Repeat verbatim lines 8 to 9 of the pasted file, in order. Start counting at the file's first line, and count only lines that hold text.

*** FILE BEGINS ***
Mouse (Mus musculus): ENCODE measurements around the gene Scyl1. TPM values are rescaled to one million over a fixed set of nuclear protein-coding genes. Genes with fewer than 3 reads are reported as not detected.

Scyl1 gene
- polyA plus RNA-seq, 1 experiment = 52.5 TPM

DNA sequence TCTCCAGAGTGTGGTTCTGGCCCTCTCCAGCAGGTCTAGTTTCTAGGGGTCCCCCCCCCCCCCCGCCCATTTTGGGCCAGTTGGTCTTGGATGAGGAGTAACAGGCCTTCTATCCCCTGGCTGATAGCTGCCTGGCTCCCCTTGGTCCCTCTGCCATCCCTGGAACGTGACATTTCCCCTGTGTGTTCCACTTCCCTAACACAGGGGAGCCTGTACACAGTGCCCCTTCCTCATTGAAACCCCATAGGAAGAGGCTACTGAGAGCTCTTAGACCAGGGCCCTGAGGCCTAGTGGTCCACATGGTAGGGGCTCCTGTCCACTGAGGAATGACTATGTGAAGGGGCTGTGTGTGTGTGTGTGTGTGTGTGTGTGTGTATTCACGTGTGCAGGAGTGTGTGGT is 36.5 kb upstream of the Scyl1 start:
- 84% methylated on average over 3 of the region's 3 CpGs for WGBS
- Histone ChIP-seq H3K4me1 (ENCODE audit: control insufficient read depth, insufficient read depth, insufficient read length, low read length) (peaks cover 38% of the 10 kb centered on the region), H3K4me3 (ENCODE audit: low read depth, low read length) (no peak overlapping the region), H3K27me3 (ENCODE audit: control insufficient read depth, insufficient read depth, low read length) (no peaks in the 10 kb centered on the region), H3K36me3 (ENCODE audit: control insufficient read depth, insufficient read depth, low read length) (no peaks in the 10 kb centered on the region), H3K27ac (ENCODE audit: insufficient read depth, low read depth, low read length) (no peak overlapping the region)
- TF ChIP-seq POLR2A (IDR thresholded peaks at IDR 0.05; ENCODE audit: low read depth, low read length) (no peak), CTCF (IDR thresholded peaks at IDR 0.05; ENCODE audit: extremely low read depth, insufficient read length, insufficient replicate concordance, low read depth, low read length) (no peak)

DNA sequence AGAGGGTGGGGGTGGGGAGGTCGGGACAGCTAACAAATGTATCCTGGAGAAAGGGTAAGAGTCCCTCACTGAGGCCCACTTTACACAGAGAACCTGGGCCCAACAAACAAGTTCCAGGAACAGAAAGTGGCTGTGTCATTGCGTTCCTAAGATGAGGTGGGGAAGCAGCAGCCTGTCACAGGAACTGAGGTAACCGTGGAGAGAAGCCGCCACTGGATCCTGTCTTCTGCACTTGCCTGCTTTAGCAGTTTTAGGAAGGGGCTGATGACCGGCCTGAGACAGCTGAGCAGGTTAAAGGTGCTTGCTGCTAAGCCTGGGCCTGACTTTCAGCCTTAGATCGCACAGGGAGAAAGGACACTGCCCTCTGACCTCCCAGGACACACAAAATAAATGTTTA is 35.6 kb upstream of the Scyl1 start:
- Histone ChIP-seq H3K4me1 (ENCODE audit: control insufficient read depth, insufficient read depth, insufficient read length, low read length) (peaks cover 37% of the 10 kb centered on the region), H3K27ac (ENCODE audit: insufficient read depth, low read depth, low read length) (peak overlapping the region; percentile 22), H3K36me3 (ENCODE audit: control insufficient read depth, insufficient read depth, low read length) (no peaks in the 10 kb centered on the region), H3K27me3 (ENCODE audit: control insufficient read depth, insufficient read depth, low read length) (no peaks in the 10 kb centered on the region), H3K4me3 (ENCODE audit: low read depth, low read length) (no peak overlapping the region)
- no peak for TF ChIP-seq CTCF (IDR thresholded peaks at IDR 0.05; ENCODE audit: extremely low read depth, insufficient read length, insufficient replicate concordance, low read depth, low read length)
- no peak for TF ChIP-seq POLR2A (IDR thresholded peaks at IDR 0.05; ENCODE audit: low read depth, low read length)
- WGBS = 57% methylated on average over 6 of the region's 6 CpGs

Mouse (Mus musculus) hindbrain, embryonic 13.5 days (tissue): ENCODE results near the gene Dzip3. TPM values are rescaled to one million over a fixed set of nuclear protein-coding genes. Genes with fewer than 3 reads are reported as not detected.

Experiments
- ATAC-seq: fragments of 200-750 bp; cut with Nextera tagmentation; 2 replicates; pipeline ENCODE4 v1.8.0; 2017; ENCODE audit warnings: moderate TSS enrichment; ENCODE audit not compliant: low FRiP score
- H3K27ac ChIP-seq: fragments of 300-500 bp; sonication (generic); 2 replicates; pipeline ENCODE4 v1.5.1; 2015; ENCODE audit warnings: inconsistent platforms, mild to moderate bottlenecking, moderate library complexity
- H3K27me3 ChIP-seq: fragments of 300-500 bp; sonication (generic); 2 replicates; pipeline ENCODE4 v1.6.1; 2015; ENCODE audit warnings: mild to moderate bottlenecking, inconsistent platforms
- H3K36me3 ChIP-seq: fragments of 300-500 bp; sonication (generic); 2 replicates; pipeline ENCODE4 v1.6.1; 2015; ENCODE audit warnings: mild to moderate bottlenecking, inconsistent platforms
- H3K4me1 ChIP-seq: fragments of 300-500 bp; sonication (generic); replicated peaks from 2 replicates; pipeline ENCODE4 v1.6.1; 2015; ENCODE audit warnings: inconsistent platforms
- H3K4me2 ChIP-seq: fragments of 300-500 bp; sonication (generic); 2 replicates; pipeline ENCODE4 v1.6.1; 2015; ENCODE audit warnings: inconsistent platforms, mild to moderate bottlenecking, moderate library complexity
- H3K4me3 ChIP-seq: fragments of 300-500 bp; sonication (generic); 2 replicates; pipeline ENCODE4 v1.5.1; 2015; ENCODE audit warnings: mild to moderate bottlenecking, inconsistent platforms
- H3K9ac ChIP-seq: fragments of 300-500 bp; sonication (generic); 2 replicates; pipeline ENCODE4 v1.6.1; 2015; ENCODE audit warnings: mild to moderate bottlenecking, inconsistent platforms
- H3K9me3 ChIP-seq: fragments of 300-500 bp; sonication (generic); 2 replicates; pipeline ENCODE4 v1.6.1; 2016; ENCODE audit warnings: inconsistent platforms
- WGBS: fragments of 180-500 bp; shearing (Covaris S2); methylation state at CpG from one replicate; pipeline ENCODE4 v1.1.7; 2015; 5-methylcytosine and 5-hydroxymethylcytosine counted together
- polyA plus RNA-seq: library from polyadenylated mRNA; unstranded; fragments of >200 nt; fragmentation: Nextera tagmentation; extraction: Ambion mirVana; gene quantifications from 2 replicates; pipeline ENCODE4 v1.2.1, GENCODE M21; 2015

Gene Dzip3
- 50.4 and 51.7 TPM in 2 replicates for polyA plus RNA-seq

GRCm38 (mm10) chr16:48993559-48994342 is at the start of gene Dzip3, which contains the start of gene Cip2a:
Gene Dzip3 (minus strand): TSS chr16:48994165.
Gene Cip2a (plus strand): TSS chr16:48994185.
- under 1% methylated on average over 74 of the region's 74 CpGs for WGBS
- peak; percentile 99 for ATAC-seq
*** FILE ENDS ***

DNA sequence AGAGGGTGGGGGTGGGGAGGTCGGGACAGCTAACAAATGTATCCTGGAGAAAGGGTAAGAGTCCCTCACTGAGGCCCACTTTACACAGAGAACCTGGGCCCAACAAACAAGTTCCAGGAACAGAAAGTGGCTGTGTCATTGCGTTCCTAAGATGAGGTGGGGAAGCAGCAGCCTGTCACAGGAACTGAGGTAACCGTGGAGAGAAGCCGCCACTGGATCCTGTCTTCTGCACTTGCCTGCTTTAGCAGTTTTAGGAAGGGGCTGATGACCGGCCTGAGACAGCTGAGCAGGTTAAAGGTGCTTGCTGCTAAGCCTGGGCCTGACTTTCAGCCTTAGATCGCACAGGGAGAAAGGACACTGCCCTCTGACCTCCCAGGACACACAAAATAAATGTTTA is 35.6 kb upstream of the Scyl1 start:
- Histone ChIP-seq H3K4me1 (ENCODE audit: control insufficient read depth, insufficient read depth, insufficient read length, low read length) (peaks cover 37% of the 10 kb centered on the region), H3K27ac (ENCODE audit: insufficient read depth, low read depth, low read length) (peak overlapping the region; percentile 22), H3K36me3 (ENCODE audit: control insufficient read depth, insufficient read depth, low read length) (no peaks in the 10 kb centered on the region), H3K27me3 (ENCODE audit: control insufficient read depth, insufficient read depth, low read length) (no peaks in the 10 kb centered on the region), H3K4me3 (ENCODE audit: low read depth, low read length) (no peak overlapping the region)